Cut flowers bring garden inside
You’ve nurtured each bloom to show off in the garden but just can’t bring yourself to steal a few flowers to enjoy in a vase.
You’re not alone. And it turns out, there’s a way to do both.
A cutting garden solves this dilemma, says Pat Hermes, a certified floral designer and home gardener.
As director of the Houston School of Flowers, Hermes trains florists and teaches those who simply want to learn how to create home arrangements.
At her house, she’s grown long-lasting blooms in cutting gardens of all shapes and sizes, from a large-scale grid of raised beds on a vacated tennis court to patio containers and trellises squeezed into tight spots.
The style can be formal or a cottage garden, she says. Flowers for cutting also can be grown among veggies in a kitchen garden.
Survey, plan, plant
Take a quick survey of your existing garden to determine what to add in a cutting garden. You may already have a surprising assortment of foliage and flowers for a vase. That may be a handful of ferns to complement hydrangeas in a pretty bowl, a half dozen long stemmed umbrella papyrus topped with swirls of narrow foliage to stand in a tall vase, or a bouquet of graceful inland sea oats with drooping oatlike blooms to grace a jug.
Go for months of flowers and foliage to supply your arrangements.
Pick one or more sites for your cutting garden. A sunny spot with well-draining, fertile soil will bring a greater choice of flowers.
Sketch a plan, if helpful. Add to existing beds, or create new ones. To expand cutting garden space, grow flowering vines on a trellis, and fill containers with colorful flowers and foliage.
Make a list, and plant enough for blooms through the seasons. Some plants flower during the cool months, others bloom with more heat.
Include annuals, the color workhorses in a cutting garden. Remove and replace them when the season ends. For example, plant cool-season violas this fall, remove when they fade in late spring, and then add zinnias for summer-fall flowers. Plant reseeders such as larkspur for spring blooms and low-care Brazilian buttonbush with fuzzy purplish blooms spring till frost.
Add perennials for short or extended flowering, depending on the type. Plant them in multiples for more blooms and a showier garden display.
If there’s space, plant flowering and berry-bearing shrubs. Otherwise, shop your existing garden for arrangement materials such as roses, beautyberries or hollies.
Keep the soil moist, and mulch to conserve moisture and discourage weeds.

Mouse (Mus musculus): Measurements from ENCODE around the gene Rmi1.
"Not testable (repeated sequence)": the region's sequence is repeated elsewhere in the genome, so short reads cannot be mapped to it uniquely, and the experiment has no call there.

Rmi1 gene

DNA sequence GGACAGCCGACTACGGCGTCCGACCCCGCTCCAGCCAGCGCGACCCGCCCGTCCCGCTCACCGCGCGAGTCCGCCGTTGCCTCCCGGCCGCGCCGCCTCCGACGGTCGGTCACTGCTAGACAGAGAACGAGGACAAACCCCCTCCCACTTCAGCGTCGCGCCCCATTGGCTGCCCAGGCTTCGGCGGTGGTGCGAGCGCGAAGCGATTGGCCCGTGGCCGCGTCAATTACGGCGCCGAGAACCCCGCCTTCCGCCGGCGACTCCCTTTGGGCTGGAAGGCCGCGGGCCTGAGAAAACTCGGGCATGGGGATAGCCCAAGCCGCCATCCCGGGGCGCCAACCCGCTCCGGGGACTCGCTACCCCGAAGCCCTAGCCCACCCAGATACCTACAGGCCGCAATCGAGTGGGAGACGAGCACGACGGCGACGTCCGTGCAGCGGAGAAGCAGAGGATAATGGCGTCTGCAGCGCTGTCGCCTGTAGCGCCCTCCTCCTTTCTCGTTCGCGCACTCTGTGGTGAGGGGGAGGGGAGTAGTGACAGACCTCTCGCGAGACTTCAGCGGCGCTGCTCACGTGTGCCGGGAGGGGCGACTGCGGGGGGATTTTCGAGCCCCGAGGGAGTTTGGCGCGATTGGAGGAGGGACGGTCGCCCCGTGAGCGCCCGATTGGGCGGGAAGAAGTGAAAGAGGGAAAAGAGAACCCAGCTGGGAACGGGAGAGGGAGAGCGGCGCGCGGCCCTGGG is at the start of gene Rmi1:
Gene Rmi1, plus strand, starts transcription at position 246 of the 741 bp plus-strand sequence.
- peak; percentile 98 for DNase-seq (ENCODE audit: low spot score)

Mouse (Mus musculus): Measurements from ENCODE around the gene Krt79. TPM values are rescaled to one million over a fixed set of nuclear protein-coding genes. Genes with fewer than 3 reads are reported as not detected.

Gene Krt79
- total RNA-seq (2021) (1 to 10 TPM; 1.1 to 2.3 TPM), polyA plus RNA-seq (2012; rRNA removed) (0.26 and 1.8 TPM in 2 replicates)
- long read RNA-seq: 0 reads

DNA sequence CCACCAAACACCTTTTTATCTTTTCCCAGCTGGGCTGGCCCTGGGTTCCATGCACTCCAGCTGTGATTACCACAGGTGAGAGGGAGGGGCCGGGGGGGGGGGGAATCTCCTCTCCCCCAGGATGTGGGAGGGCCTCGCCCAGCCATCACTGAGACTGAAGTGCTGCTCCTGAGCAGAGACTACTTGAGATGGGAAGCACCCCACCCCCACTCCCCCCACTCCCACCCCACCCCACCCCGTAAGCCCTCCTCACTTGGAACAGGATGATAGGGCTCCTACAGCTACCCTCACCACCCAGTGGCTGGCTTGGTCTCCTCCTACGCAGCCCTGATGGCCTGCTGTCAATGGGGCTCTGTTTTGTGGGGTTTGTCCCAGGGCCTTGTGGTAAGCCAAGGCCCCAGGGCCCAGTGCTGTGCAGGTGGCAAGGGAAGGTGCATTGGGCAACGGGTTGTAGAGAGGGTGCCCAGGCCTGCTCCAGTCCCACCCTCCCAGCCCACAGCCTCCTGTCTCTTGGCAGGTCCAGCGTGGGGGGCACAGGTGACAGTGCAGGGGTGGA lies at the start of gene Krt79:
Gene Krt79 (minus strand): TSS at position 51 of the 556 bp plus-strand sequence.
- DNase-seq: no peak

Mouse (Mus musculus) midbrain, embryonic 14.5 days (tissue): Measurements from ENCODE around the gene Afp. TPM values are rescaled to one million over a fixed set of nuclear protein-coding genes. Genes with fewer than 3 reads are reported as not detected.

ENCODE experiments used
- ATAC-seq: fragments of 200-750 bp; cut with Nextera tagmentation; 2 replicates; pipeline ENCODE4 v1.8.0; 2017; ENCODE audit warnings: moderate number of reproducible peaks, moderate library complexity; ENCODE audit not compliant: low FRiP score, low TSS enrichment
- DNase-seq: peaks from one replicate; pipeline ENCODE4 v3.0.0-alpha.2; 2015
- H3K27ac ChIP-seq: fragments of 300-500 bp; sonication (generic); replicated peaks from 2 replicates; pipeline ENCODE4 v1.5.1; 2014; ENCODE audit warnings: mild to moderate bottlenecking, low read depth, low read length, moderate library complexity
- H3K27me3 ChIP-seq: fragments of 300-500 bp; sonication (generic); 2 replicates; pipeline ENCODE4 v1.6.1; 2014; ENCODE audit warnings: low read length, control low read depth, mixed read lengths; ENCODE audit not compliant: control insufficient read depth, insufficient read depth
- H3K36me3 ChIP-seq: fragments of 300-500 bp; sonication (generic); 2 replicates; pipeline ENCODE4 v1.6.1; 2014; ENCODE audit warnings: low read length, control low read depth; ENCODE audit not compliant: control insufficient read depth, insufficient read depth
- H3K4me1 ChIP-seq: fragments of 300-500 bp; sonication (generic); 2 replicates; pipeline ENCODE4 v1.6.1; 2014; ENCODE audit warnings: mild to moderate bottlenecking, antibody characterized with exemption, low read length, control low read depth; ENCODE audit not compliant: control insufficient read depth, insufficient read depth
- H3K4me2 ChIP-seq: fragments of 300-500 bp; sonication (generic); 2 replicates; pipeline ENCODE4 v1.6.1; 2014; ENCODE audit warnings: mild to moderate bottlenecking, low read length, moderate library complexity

Add stepping stones in wide beds to allow easy access to flowers and avoid crushing shallow roots.
Cut regularly to encourage more blooms and bushier foliage.
Fertilize to boost productivity, especially workhorse annuals.
Here are flowers with their bloom times, as well as low-care foliage plants to consider in your cutting garden:
Bulbs, rhizomes, tubers: Agapanthus (late spring/early summer), allium (late winter-early fall), amaryllis/hippeastrum (spring), anemone (early spring), calla (spring), crocosmia (late spring-early summer), various butterfly gingers (summer-fall), Byzantine gladiolus (late spring-early summer), spuria iris (spring), leucojum (spring), ‘Erlicheer’ and ‘Dutch Master’ narcissus (late winter-spring), Siam tulip ginger (summer), ranunculus (spring).
Annuals: Calendula (fall-spring), celosia (summer-frost, depending on type), clarkia (spring), cornflower (late spring-mid summer), cosmos (spring-frost, depending on type), delphinium (spring), foxglove (spring), gaillardia (spring-fall), gomphrena (late spring-frost), larkspur (spring), lisianthus (late spring-early fall), marigolds (summer-frost), poppy, snapdragon (spring and fall), stock (spring and fall), strawflowers (late spring-mid fall), sunflowers (late spring-early fall), torenia (spring-fall), zinnia (late spring-frost).
Perennials: Aster (fall), Brazilian buttonbush (spring-frost, also reseeds), chrysanthemum (spring and/or fall, depending on type), columbine (spring), coneflower (summer-fall), dianthus (fall-spring), gerbera (nearly year-round), liatris (summer), penstemon (spring), rudbeckia (‘Indian Summer,’ ‘Goldstum,’ R. maxima and R. lanceolata for spring-fall blooms), salvia (spring-fall), scabiosa (spring), shasta daisies (spring-fall), statice (summer), sumer phlox (late spring-fall), yarrow (spring).
Vines: Bleeding heart, butterfly vine, clematis, pink and white coral vine, Dutchman’s pipe vine, passionflower, sweetpeas.
Shrubs with flowers, berries: Beautyberry (vibrant purple berries in late summer/early fall), ‘Soft Caress’ mahonia (yellow blooms, great foliage), roses (spring-fall, depending on type), camellias (fall-spring, depending on cultivar), mop head, lace cap and oak leaf hydrangeas (spring-fall, depending on type).
Multiple-season foliage: Artemesia, burgundy millet, ‘Carolina Sapphire’ cypress (beautiful in holiday wreaths), coleus, cyperus or umbrella papyrus cryptomeria (great in wreaths), dill, dusty miller, elaeagnus, fennel, leatherleaf and other ferns, ornamental grasses, perilla, rosemary.
Garden to vase
As flowers and foliage near cutting time, look around your home for a vase. Most any container that holds water will do. Chances are, as you’ve tossed spent blooms from birthday and holiday gift arrangements, you’ve stashed the empty vases beneath your kitchen sink. If you need a nudge, Hermes will share how-to’s at a workshop Oct. 27 at Peckerwood Garden.
Cut flowers and foliage for arrangements in the early morning when they’re hydrated.
Carry a bucket of clean water to the garden, and snip foliage and flowers with clean, sharp clippers.
Select blooms in forms, textures and heights that will complement your vase.
Cut foliage, if wanted, to dress up the arrangement.
Add a floral preservative to the water in the vase.